“Peer Through the Veil”

There are some areas that need further theorizing to relate to privacy regulations, such as blockchain’s rejection of centralized authorities that control data flows. Blockchain’s fixed nature can also present a challenge to modify or delete personal data.

“There are ways to combine the concept of privacy with blockchain technology,” said Raman, who previously represented the US government in international data protection negotiations.

But under Europe’s GDPR, even encrypted data that can only be linked to a digital wallet is considered personal data because of the potential to identify wallet holders.

Chain analytics companies are already profiling cryptocurrency wallets based on public blockchain data, said Yanis Kalfoglu, author of Blockchain for Business: A Practical Guide to the Next Frontier.

Data “can be anonymized, it can be pseudonymized, it can be hashed, but that doesn’t mean it can’t be recovered,” he said. “You can always penetrate the veil.”

Upcoming risks?

Contrary to the CNIL’s 2018 advice that permissioned blockchains are preferable, public blockchains are the future, said Mary Lasiti, director of the Blockchain Center of Excellence at the University of Arkansas.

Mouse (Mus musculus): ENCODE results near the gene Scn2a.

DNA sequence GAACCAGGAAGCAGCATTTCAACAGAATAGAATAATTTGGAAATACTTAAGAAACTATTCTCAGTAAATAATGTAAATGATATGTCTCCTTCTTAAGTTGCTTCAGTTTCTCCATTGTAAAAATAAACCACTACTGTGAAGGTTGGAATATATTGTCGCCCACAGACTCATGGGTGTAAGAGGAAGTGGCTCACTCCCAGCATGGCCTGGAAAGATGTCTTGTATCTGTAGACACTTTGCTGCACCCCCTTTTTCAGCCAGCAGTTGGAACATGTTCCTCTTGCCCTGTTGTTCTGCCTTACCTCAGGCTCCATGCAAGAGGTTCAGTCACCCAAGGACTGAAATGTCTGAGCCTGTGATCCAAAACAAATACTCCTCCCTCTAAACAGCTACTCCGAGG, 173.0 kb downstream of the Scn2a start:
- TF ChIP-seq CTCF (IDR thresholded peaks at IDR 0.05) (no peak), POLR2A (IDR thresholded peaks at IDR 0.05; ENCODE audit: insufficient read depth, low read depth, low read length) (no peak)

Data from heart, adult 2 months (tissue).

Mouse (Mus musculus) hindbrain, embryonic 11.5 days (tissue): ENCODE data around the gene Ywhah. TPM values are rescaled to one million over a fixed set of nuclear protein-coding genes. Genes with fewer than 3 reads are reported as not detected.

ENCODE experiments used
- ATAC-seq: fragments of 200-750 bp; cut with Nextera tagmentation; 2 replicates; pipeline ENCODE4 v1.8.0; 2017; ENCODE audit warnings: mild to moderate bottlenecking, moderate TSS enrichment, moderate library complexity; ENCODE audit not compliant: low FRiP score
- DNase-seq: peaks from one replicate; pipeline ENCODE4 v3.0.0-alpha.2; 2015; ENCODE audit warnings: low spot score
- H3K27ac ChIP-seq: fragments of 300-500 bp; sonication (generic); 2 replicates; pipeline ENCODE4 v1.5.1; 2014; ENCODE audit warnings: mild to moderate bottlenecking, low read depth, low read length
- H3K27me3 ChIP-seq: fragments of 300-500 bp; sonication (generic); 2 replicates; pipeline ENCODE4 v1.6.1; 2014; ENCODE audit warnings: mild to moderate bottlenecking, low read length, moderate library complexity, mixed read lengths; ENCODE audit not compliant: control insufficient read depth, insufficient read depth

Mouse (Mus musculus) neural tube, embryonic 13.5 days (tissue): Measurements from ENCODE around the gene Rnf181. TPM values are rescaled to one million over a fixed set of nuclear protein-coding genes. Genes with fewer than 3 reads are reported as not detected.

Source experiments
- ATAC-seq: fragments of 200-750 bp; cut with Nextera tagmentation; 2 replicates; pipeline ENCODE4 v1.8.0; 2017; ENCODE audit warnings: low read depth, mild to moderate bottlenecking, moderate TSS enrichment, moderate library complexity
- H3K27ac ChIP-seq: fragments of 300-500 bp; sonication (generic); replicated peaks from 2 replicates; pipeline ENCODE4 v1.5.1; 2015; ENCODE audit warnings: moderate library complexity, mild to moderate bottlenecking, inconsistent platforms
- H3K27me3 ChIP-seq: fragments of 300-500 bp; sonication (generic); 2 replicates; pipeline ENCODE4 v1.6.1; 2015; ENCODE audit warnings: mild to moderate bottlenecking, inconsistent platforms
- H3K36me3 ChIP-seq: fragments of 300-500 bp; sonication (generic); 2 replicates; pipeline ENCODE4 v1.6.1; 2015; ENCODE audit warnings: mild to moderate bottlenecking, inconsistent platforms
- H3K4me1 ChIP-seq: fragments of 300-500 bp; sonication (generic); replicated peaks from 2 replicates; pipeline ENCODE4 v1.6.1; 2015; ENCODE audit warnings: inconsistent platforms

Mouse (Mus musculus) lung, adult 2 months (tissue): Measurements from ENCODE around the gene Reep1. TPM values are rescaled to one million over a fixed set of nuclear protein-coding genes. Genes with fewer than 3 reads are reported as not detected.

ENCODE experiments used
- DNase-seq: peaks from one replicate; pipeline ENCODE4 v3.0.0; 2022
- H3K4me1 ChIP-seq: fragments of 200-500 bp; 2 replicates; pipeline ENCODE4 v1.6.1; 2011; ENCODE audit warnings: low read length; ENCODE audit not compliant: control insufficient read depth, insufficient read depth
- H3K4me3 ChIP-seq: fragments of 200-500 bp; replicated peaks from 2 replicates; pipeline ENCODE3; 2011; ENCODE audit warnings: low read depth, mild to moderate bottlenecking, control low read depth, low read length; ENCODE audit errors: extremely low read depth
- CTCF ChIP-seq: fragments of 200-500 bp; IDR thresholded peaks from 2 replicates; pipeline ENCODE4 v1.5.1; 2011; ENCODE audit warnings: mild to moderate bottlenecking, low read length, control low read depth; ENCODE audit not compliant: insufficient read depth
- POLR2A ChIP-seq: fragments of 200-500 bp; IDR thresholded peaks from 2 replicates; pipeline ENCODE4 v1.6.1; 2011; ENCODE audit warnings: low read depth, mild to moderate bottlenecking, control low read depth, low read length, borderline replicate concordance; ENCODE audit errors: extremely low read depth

“The problem with private networks is that they don’t scale,” while “governance issues are challenging” in larger private blockchains with many participants, she said.

Public blockchains could facilitate a decentralized identity where individuals hold credentials in digital wallets and use them as the basis for a range of transactions—everything from purchasing an irreplaceable token, to recording a property purchase, to accessing online government services, to providing proof of age to enter a bar.

For property records, for example, “it would be ideal to have something immutable,” said Morrison & Foerster’s Storm.

Decentralized identity could be attractive in Europe as a digital alternative to the identity cards that most EU countries issue. Governments will provide the credentials stored in digital wallets.

“The basic concept is that I will control all of my identity data,” said Jeremy Grant, managing director of technology business strategy at Venable LLP in Washington, D.C. “I decide who can see it and when.”

The challenge for decentralized identity, however, would be in implementation, since this kind of identity architecture relies on people’s ability to navigate their set of cryptographic keys, Grant said.

“Digital identification puts a lot of ownership on citizens,” who will need to “actively manage” their credentials to ensure they don’t fall into the wrong hands, Calfoglu said.

Leave a Comment

Your email address will not be published.